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Iron and waves: where FLNG's born

Sustainability goes onboard the Coral Sul FLNG, the gigantic plant-ship that will bring gas to Mozambique.

by Marilia Cioni
5 min read
byMarilia Cioni
5 min read

Assemble Coral

“Building a ship is accepting a challenge: the ancient and complex challenge of building a very heavy object and making it float. This is why the hull launching is a crucial moment in the construction of any ship, the moment the vessel will touch the water for the first time, and the moment which we’ll learn the outcome of the challenge ". This is how Luca Faccenda, Hull & LQ execution manager, explains the palpable emotion that can be felt today at Geoje shipyards, in South Korea. It is here that Coral Sul FLNG, the sophisticated floating gas production and liquefaction plant, is taking shape, in order to leave for Mozambique in 2021. Today, January 14, 2020, the 140,000 ton hull will enter the water for the first time and the huge heavy-duty plant converts into a ship".

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The dry dock is filling up with water, and Coral Sul FLNG starts to float

In the construction of the Coral Sul FLNG, the launch is also a watershed: now that the hull is in the water, it is ready to accommodate the topside modules, i.e. all those systems that will allow it to receive, treat and liquefy gas from the Coral field. The modules are currently under construction, lined up on the pontoons of Samsung Heavy Industries (SHI) shipyards in Geoje. Among the largest, most efficient and technologically advanced in the world, SHI yards have developed innovative construction techniques that allow time and cost optimization. The construction of a FLNG is also particularly challenging because it requires to merge the world of shipbuilding and that of industrial process plants. Here in Geoje, the project team works with TechnipFMC, SHI and JGC who provide all the expertise necessary to carry out the project.

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The construction of the hull of Coral Sul FLNG requires the use of cranes can lift up to 8,000 tons.

"The hull of Coral Sul FLNG was built in blocks, like a huge lego," explains Luca. "We have built over 2000 blocks, which were assembled into 21 giga-blocks and then 6 mega-blocks, later positioned in two basins with millimeter precision to form the structure of the hull". As of today, the hull will be ready to integrate the living quarter - which contains cabins, offices, control room and recreational spaces - and subsequently, in sequence, the 12 gas process and utilities modules and finally the turret which will anchor the FLNG and collec gas production. “The living quarter module by itself weighs over 6,000 tons. It is as tall as a 9-storey building, ready to welcome up to 350 people and to guarantee our entire operating team comfortable living and working conditions on board the ship", concludes Luca.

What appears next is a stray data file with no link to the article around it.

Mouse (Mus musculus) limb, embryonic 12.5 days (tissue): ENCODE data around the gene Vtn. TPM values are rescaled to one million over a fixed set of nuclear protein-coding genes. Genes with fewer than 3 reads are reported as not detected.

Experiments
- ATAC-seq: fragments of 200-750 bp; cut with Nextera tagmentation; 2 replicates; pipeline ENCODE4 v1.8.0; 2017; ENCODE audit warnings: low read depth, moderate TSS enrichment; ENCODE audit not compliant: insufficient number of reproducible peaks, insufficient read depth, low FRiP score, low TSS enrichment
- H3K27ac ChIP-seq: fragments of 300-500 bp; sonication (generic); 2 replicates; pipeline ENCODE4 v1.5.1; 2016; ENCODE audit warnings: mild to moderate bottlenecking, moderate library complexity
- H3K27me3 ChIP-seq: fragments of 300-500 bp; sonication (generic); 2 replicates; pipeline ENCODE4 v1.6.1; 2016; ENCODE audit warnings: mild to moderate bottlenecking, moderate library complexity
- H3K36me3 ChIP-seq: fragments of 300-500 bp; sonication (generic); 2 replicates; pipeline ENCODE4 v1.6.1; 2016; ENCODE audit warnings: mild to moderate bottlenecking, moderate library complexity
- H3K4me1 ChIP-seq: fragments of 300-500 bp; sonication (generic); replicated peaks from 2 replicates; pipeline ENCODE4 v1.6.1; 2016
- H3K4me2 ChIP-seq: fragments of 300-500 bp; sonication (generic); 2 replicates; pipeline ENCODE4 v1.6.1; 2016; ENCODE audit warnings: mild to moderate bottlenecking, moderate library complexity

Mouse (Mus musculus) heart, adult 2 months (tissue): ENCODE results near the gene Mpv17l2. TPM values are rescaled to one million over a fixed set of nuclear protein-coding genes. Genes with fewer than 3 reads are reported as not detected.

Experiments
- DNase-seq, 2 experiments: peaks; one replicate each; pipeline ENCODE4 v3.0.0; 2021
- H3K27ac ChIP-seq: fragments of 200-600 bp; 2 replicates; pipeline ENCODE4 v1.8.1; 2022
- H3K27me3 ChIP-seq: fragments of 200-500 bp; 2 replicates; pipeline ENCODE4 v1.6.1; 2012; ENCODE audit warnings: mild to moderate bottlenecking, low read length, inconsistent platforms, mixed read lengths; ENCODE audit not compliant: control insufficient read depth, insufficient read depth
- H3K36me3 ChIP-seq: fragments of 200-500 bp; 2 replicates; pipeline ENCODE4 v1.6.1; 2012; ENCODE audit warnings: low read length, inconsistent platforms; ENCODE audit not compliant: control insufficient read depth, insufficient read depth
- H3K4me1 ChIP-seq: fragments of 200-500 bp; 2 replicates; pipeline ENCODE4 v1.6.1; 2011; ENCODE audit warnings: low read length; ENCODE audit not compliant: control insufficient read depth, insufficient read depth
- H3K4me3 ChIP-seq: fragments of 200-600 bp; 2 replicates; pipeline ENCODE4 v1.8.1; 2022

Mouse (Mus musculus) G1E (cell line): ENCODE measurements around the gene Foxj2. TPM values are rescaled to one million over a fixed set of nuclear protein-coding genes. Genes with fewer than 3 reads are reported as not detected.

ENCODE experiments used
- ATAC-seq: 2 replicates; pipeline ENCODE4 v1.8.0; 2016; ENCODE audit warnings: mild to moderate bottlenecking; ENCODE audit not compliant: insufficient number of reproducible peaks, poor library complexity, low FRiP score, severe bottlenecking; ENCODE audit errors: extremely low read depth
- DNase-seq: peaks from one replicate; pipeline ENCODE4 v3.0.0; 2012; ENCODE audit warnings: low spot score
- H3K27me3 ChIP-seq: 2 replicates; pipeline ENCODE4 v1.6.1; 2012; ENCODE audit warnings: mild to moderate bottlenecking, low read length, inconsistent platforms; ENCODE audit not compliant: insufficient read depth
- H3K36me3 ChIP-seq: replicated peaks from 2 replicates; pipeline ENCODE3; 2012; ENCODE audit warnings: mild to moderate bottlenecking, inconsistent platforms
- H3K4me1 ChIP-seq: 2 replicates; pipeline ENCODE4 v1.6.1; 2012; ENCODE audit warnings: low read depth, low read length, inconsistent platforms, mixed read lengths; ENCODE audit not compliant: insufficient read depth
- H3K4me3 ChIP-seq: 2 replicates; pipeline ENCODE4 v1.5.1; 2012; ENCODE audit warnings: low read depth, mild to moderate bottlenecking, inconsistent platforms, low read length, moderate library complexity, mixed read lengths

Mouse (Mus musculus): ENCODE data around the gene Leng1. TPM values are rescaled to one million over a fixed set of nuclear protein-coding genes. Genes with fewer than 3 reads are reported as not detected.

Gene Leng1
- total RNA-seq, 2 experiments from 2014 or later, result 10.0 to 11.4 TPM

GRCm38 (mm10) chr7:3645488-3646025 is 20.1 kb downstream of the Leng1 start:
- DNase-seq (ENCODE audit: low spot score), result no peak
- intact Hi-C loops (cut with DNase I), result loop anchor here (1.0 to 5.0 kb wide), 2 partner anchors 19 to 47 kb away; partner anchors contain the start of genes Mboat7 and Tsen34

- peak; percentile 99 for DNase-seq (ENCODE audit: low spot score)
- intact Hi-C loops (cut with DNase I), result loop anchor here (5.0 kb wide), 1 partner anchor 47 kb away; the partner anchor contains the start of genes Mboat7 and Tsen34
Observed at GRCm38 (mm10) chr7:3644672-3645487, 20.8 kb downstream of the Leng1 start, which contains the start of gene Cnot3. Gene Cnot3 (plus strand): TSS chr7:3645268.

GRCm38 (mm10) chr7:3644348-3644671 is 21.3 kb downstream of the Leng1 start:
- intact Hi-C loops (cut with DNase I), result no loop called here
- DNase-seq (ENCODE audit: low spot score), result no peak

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From South Korea to Mozambique, the construction of Coral Sul FLNG is a global project.

"Construction is proceeding very well, in line with the expectations set at the time of the authorization in 2017, which sees the FLNG depart for Mozambique in late 2021 and start production in 2022", Stefano Rovelli, Coral South project director, explains. "The turret is under construction at Keppel shipyards in Singapore, submarine systems are under construction between the UK, Italy and Norway, well drilling is underway with the Saipem 12000 rig and the Xtrees are already in Mozambique". The turret is, among other things, the anchor point around which the hull can rotate, adapting its position to currents and weather conditions. "The Coral Sul FLNG will be anchored in approximately 2,000 meters of water, the first FLNG in the world to reach these depths. Together with our suppliers, we have analyzed and developed new technologies that allow to manage production and loading of LNG in any weather conditions”, Stefano continues. "We worked with the most prestigious marine and meteorological research institutes, through simulations in tanks and wind tunnels, to ensure that Coral Sul FLNG can operate safely even in the most extreme weather conditions"

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Topside modules are being constructed in Geoje, South Korea

Mitigate emissions

Another important strength of the FLNG is its focus on environmental sustainability: “Since the early stages of design we thought about reducing its carbon footprint” explains Stefano, “with the use of aero-derivative gas turbines, electric engines with variable speed, electric transformers with low losses and high voltages, maximized heat recovery, use of heat recovery from boiler fumes and with high-efficiency gas treatment systems". Let’s not forget that we are talking about a ship that is first of all an industrial facility: its place is in the middle of the sea, but complex processes will take place on board, to extract gas from deposits offshore Mozambique to Coral Sul FLNG and from there to the rest of the world.

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The hull of Coral Sul FLNG is in open waters for the first time

The event is due on 2022, today the focus is still in Geoje and the time when the dry dock - a tank large enough to allow the construction of a hull 432 meters long and 66 wide - is filled with water, the iron begins to float, bulkheads are opened and the hull of the Coral Sul FLNG goes out into the open sea, for the first time. The ancient challenge is overcome, and the team celebrates an important result. Mozambique gets closer every day.